If your cat is standing right in front of you, (pretending to be completely oblivious to what is behind them, of course), watch their ears. You’ll likely find that they’re only partly facing you. Keep watching. I bet that, at the slightest sound elsewhere, their ears will promptly re-position.
Did you know that the cat has over twenty muscles that control the movement in the outer part of their ear? This area is called the “pinna”, and acts like a trumpet that can pivot and swivel to pick up and hone in on even the tiniest of sound.
Cats can pinpoint sources of sounds far more accurately when they are stationery as opposed to when they’re moving, so this explains the many times that we see our cats freeze mid-stride; they’re listening.
But not only do cats use their numerous ear muscles to detect sound, they use them to convey their moods and intentions, too!
We’ll talk about our moody moggies another time, but for now, let’s get back to sound 😉
Sound is directed down through their pinna and towards their eardrum like a funnel, where the sound then vibrates against small bones in their middle ear – just like the ones that we have. These tiny bones amplify the sound and pass it on to the next drum which is located in the middle ear. The vibrations are detected by tiny hairs on the walls of their inner ear (cochlea), where it is then converted to messages and sent to their brain for interpretation.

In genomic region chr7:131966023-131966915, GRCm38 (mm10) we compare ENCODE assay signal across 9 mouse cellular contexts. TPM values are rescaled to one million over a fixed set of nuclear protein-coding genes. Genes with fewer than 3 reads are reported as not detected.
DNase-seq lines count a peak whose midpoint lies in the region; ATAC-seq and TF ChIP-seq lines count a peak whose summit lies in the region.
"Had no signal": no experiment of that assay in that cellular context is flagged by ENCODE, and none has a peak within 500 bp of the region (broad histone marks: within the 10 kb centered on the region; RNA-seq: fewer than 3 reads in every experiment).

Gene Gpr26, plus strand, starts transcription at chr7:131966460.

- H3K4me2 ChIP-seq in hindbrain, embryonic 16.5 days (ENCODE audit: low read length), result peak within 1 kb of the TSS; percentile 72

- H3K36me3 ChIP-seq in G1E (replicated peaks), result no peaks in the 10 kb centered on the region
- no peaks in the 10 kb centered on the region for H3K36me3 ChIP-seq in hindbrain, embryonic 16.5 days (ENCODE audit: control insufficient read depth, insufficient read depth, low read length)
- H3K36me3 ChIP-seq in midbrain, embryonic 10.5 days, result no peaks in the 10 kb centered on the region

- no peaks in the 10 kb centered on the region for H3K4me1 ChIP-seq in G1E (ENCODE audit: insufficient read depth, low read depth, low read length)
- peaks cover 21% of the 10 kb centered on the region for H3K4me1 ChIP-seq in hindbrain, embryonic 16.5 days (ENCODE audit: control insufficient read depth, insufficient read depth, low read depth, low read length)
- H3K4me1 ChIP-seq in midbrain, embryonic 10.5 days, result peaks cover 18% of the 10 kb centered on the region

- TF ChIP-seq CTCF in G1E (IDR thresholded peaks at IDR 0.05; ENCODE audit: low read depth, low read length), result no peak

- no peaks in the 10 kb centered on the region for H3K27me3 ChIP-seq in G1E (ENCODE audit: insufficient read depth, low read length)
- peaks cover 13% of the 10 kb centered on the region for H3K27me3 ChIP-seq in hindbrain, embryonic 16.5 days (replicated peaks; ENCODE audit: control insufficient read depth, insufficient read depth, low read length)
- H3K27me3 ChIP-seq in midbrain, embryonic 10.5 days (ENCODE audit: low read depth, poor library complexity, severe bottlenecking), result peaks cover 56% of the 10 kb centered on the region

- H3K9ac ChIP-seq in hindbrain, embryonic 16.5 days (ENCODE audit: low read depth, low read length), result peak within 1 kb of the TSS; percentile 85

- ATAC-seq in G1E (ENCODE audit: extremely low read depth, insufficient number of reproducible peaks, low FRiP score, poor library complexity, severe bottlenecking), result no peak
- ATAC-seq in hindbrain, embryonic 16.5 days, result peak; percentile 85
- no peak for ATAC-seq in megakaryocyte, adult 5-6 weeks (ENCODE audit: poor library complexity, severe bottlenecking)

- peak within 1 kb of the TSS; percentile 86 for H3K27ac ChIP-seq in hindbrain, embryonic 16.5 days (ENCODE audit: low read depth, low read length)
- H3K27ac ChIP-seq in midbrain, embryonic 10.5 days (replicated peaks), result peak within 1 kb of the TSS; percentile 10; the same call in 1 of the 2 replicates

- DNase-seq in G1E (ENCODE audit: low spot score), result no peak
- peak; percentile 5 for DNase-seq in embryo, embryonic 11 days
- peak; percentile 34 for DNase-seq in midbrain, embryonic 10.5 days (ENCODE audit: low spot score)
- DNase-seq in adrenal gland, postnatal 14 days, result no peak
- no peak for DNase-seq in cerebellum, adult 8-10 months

Did you know that cats have been observed as having an upper hearing limit of 60kHz? This is significantly higher than in both humans and dogs, and includes sounds such as the high-pitched squeaks of rodents. No wonder our little hunters are so good at finding mice!
Apparently only cats can hear the sounds in this video. Try it out on your cat.
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